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A Perfect Storm of Wrongs, Righted

The opinions expressed by columnists are their own and do not necessarily represent the views of

Sometimes the good guys win . . . but only when they stand up to the bad guys. Nowhere is this more true than in politics, especially with the increasingly vicious partisan attempts to criminalize opposition.


On a fall day back in 2012, before dawn, SWAT-styled police with battering rams raided the private homes of a number of Wisconsin families to seize their computers and cell phones and files and more.

The charges?

Well, there were no charges.

This was simply the opening salvo in a long and intrusive “John Doe” investigation of 26 groups suspected of violating Wisconsin’s campaign finance regulations by allegedly coordinating their activities with Gov. Scott Walker’s campaign.

There was no illegal coordination. To this day, after years and much “evidence” gathering, no one has been charged.

Ever have your home raided by the police?

If one were a rapist, a murderer, a terrorist waiting to kill and maim, perhaps an armed police raid wouldn’t shake one up too much. It’s feared but expected, comes with the territory.

But these folks were regular peaceful citizens. People like us. They were being investigated not for violence but for violating a campaign finance reg.

They were terrified.

It raises a scary question: Is America a country where such a thing can happen?

Scary, because the answer is obviously yes.

Certainly, the freedom found in our “Land of the Free” has never been universal or perfect. This requires that we judge this place — and all nations — on the ability of people to right wrongs, to improve their liberty through political action.

Of course, this means citizens must take the trouble to demand their rights — and “a redress of grievances.” They must not stand around like bleating sheep, waiting to be fleeced or slaughtered.


Yet, John Doe probes such as Wisconsin citizens suffered through strip them of the lawful power to fight back. What makes a case a “John Doe” probe is that it comes with a gag order attached: those being investigated are ordered to remain silent. Those who suffered from the Wisconsin raids were told that they couldn’t tell anyone other than their attorneys. They were not legally allowed to spread a word about what was happening without facing additional legal jeopardy.

The operation was totalitarian-thorough: children, forced to miss school waiting while their homes were ransacked, were told to lie to school officials as to why.

Had Eric O’Keefe, head of the Wisconsin Club for Growth, not bravely defied the gag order and spoken out about this sinister and illegal political witch hunt, it might indeed be proceeding apace and in secret — without the people of Wisconsin or America having any knowledge of what their government was doing.

O’Keefe risked talking to the Wall Street Journal, which published an editorial lambasting the Wisconsin speech police. But O’Keefe also sued Milwaukee County District Attorney John Chisholm, Special Prosecutor Francis Schmitz and others involved in the John Doe probe in federal court for violating his First Amendment rights.

Federal District Judge Rudolph Randa not only ruled in O’Keefe’s favor, he ordered that all materials taken by DA Chisholm and his speech police be immediately returned and any copies made of documents or computer hard drives be destroyed. Randa seemed incensed by the tyrannical disregard for fundamental rights, writing that the “theory of ‘coordination’ forming the basis of the investigation, including the basis of probable cause for home raids, is not supported under Wisconsin law and, if it were, would violate the United States Constitution.”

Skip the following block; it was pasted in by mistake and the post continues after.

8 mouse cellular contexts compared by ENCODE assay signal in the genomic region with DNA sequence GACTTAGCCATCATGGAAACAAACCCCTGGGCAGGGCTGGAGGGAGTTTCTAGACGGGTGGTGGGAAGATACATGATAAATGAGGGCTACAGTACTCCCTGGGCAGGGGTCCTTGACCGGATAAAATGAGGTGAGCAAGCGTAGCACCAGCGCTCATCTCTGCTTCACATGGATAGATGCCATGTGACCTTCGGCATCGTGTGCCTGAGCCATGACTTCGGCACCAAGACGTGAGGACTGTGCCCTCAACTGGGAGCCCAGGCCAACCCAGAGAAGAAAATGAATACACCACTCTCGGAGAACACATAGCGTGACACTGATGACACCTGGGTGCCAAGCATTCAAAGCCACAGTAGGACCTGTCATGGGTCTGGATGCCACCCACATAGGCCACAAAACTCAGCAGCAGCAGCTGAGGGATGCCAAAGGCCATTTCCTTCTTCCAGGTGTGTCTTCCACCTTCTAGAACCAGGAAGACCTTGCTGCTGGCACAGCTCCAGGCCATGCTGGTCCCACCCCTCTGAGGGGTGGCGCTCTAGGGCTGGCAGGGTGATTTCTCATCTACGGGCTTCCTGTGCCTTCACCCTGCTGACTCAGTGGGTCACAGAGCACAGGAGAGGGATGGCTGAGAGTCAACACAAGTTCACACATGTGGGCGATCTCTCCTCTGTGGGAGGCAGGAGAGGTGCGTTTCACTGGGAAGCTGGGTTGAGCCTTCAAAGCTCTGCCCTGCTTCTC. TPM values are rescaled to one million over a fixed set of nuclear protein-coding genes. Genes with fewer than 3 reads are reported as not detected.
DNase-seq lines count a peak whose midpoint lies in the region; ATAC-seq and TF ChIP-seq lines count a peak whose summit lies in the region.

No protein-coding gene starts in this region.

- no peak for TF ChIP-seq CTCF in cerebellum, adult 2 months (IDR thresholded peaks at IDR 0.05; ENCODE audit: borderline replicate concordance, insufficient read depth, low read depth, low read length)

Yet, Randa’s preliminary injunction was stayed by the Seventh Circuit Court of Appeals, to allow state court proceedings regarding the investigation to conclude.

The witch hunt continued.

Weeks ago, we learned through discovered emails that Lois Lerner, who has retired with a lavish pension after refusing to testify about her admitted role in the partisan IRS clampdown on conservative and Tea Party groups, is indeed big buddies with the head of the Wisconsin Government Accountability Board, the state’s campaign finance police agency. Though Governor Walker won re-election in 2014, the silencing of 26 groups via judicial gag order and threatened prosecution was undoubtedly a major Democrat success.

This week, finally, the Wisconsin Supreme Court came down with its ruling, emphatically shutting down the John Doe investigation.

“It is utterly clear that the special prosecutor has employed theories of law that do not exist in order to investigate citizens who were wholly innocent of any wrongdoing,” wrote Justice Michael Gableman in the majority opinion. “In other words, the special prosecutor was the instigator of a ‘perfect storm’ of wrongs.”

Strong stuff. But the majority went further, acknowledging the courage and commitment of those who were victimized.

“It is fortunate, indeed, for every other citizen of this great State who is interested in the protection of fundamental liberties that the special prosecutor chose as his targets innocent citizens who had both the will and the means to fight the unlimited resources of an unjust prosecution. Further, these brave individuals played a crucial role in presenting this court with an opportunity to re-endorse its commitment to upholding the fundamental right of each and every citizen to engage in lawful political activity and to do so free from the fear of the tyrannical retribution of arbitrary or capricious governmental prosecution.”


Thank you, Mr. O’Keefe. And thanks to those other Wisconsinites who stood up alongside him. They stood up for their right to be free.

And, accordingly, for ours.

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